If you are still gung ho after riding a big bike, just go for it. I personally wold not ever buy a bike without taking a test ride. You can tell if everything is right when you ride it. If there is still a question (engine for example) I would pay for an inspection by a qualified mechanic or just move on to another bike for sale.

    The test ride is a big deal. You can tell right away when you take out the bike that is meant for you. You may need to ride on a dozen different bikes or maybe the first one will click with you. Whatever it takes, once you buy it you are stuck with it so do your homework.

    Let us know what happens and safe riding.


  6. Howdy Frank,
    Thanks for the expeditious response. I will do exactly that.
    I do however have another question for you.
    I’ve noticed that nowadays,everyone and their grandma, wants a bagger.
    They are somewhat appealing to me and I do want something my wife and I can travel half across the country with. But, they look extremely heavy. Some seem to ride these behemoths like it’s a kids bike. But, I’m not an experienced rider,and never ridden a bagger before. What other touring bikes would come close in comparison? Or are their courses to learn more advanced techniques to riding huge bagger??

  7. Hi,

    Training for a bagger? Not that I know of. However if you are worried about riding a large bike I am concerned about your riding skills. I would wait until after you complete the two day training and see how you feel then. During the training you will get about 8 hours on a 250 cc bike doing all of the basic MC stuff. Turning, stopping, and so on until you can show the instructor that you are comfortable riding a motorcycle. When I went through the training, I was in a group of new and experienced riders and I had a few years of riding as a kid.

    I heard all of the experienced riders comment about they are now learning stuff that they had never known before. It was quite impressive. There was one old guy (like me) who had a hard nose attitude about the training, “I am wasting my time…I already know this stuff…” and so on. I could see when he was riding that he really did not get it. There were beginner housewives who were riding circles around him and they had never been on a MC before. Anyway, this guy failed the course and left in an angry exchange of words with the instructor.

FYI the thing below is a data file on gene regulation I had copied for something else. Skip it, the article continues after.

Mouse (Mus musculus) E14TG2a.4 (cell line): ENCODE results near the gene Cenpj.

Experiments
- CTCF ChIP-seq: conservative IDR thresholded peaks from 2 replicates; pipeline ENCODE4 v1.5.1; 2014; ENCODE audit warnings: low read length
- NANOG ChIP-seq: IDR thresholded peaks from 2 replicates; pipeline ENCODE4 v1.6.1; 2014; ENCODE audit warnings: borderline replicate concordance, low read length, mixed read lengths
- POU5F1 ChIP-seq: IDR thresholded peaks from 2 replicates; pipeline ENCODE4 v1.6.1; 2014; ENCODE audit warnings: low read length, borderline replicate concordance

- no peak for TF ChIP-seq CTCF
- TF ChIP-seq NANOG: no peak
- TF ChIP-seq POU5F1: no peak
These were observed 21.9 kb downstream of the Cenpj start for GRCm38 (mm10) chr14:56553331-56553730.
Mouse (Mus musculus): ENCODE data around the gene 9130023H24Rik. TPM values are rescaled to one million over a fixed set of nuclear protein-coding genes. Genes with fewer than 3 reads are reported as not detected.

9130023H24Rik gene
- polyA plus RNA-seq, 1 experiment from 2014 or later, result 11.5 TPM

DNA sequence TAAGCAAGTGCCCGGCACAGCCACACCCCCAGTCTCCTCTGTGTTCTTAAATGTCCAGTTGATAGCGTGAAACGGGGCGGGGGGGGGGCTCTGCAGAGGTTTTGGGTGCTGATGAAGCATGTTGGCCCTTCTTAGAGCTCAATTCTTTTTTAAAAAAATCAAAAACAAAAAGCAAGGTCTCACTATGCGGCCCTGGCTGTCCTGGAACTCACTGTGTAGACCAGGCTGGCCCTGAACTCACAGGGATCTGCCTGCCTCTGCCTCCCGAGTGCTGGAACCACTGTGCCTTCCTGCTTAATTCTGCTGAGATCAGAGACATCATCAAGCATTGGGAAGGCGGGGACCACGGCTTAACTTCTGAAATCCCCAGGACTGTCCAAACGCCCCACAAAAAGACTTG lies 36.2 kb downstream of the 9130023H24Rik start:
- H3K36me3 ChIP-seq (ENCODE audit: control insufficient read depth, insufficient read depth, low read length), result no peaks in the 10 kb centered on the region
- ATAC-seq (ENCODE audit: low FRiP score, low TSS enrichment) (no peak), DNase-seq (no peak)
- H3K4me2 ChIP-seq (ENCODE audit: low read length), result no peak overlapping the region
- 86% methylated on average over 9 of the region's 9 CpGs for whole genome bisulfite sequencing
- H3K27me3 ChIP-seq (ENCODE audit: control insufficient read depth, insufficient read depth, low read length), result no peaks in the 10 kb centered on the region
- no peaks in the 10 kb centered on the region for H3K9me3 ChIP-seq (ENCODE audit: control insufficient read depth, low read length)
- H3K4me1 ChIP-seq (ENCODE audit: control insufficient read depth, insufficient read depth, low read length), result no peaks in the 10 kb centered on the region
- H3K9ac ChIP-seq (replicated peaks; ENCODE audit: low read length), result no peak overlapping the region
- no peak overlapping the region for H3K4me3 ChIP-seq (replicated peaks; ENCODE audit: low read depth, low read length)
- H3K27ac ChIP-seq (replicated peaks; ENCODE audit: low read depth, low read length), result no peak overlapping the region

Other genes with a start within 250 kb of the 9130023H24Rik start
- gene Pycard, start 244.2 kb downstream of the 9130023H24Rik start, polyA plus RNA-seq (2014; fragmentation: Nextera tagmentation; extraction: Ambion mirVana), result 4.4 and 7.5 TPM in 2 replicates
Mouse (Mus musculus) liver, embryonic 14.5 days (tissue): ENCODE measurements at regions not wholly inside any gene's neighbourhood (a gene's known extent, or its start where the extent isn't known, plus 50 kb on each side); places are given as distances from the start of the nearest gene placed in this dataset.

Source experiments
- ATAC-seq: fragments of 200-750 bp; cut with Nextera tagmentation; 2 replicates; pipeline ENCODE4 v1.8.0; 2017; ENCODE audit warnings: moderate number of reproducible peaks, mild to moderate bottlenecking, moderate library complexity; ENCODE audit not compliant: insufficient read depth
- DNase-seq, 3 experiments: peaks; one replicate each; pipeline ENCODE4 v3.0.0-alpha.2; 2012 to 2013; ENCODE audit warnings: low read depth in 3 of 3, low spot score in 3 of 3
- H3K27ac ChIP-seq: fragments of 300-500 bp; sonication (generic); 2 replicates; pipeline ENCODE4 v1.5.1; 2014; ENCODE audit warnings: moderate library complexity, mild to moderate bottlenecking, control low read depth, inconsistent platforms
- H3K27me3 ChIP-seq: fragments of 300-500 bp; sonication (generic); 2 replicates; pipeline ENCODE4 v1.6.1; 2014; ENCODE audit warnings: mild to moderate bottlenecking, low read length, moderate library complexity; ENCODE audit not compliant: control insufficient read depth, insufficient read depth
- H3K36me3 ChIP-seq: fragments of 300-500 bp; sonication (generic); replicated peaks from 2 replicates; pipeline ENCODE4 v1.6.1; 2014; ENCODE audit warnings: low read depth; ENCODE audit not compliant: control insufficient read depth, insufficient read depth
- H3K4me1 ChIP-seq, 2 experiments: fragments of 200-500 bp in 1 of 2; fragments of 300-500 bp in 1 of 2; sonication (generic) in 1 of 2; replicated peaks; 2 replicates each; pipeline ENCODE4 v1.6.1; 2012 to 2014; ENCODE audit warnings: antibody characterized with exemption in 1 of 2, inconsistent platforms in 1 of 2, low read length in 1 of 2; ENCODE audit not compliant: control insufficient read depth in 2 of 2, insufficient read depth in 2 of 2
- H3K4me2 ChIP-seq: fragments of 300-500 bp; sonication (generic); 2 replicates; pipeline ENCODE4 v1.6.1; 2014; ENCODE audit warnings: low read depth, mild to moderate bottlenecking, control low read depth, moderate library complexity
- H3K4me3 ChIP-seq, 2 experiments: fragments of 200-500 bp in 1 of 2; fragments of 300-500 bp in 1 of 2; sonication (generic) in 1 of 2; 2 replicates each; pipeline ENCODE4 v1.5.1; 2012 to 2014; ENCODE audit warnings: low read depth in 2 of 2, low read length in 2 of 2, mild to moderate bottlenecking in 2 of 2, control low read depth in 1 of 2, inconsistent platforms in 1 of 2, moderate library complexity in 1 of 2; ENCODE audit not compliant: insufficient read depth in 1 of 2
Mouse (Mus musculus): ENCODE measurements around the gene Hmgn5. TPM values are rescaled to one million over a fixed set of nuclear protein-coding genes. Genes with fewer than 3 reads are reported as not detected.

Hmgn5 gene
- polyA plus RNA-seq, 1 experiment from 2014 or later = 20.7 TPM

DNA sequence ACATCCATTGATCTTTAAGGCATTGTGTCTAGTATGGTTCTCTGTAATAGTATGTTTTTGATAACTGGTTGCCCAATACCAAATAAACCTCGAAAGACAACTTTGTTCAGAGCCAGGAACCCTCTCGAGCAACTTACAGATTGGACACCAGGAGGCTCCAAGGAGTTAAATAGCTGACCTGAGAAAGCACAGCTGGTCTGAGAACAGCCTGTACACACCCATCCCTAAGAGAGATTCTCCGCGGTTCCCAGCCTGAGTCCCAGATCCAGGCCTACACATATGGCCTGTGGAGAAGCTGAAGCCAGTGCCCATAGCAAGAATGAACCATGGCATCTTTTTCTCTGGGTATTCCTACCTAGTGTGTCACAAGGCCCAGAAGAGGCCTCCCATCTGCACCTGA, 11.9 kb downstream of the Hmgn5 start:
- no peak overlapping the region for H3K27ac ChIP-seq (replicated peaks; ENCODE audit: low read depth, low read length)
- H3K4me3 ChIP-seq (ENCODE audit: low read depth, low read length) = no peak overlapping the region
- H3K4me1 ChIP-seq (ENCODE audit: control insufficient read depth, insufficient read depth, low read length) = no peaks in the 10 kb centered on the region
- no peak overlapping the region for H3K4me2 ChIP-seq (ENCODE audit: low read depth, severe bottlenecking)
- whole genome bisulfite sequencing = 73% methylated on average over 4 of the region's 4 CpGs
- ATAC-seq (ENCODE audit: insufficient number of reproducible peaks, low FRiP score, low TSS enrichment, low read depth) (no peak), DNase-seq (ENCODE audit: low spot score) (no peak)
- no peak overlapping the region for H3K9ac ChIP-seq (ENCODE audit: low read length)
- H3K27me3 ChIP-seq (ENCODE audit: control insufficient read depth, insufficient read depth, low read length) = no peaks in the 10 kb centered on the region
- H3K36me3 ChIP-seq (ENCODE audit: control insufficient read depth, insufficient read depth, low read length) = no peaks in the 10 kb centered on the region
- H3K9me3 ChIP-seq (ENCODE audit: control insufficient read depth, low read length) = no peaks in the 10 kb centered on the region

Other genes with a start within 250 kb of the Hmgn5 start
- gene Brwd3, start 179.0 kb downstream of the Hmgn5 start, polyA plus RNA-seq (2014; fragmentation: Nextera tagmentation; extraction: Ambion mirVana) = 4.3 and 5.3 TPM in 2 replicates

My point is that everyone had a different experience and different outcome from this training experience. Until you do it yourself, you will not really know how you feel about riding a big bike.

    Myself, I was concerned about getting my HD Wide Glide which is 650 lbs and very powerful. After a few hours I realized that the bike was very nimble in traffic, just my right size and I have never looked back. The only weight (big bike) issues are parking. I really have to pay attention to keeping a good balance when I am “walking” the bike into and out of a parking spot. Yes, I have made the mistake of parking downhill and the not being able to back out because the bike was just too heavy to back up. Once, I had to wait about 20 minutes for the car parked in front of me to move so I could ride forward and free myself from my uphill problem, Embarrassing. Now, I will park 100 yards away if that is what it takes to find a suitable spot to park.

    I love my Wide Glide and I doubt if I will ever move up to a bagger. I upgraded the seat to a mustang seat which gives my wife a comfortable ride on the back. We almost never ride more than 100 miles away and this bike handles very well on the freeway with both of us on it.

    So, I don’t have any answers for you other than to take the training and see what happens.

    Have fun.


  8. Just want to say you’re right on target. I was an experienced rider getting back into bikes and rode a 250 suzuki marauder for 2 years daily commuting, then moved up to a 750 Vulcan and then a C50 Suzuki and have been commuting for 5+ years. My office pal got the bike bug, got his endorsement and with maybe 1 hour of saddle time bought a new 883 Iron. (Against my advice) Rode it twice, dropped it twice and now has a broken collarbone and broken bike.

  9. I’ve posted that I don’t think a big first bike is a bad thing, but it makes riding at your level all the more important. I took it easy for a while on my Honda 750, and I’m still in ‘take it easy’ mode on my Harley 1200.

    Ride and smile!

  10. Randy hit the nail on the head. Start out on a smaller bike, get a great feel for it and move up to a bigger bike as a more experienced rider. That will get you the most out of your riding ability and not get you into trouble by having to concentrate on handling a bigger bike versus learning to actually ride. I had a friend that had a very similar experience as his friend. Bought a top of the line sport bike as a new rider because his wallet could afford it. Had it one summer, tipped it over a few times, sold it for quite a bit less than he paid for it….hasn’t ridden a bike since then. It’s a great sport and hobby that will bring you years of enjoyment if you respect it. I’ve noticed the number one thing that get people into trouble is their ego and their unwillingness to ride what would be considered a “beginner bike.” Even tho those are as fast as most high performance sports cars. Wear appropriat gear, be smart, and leave your ego at home.

    Safe riding,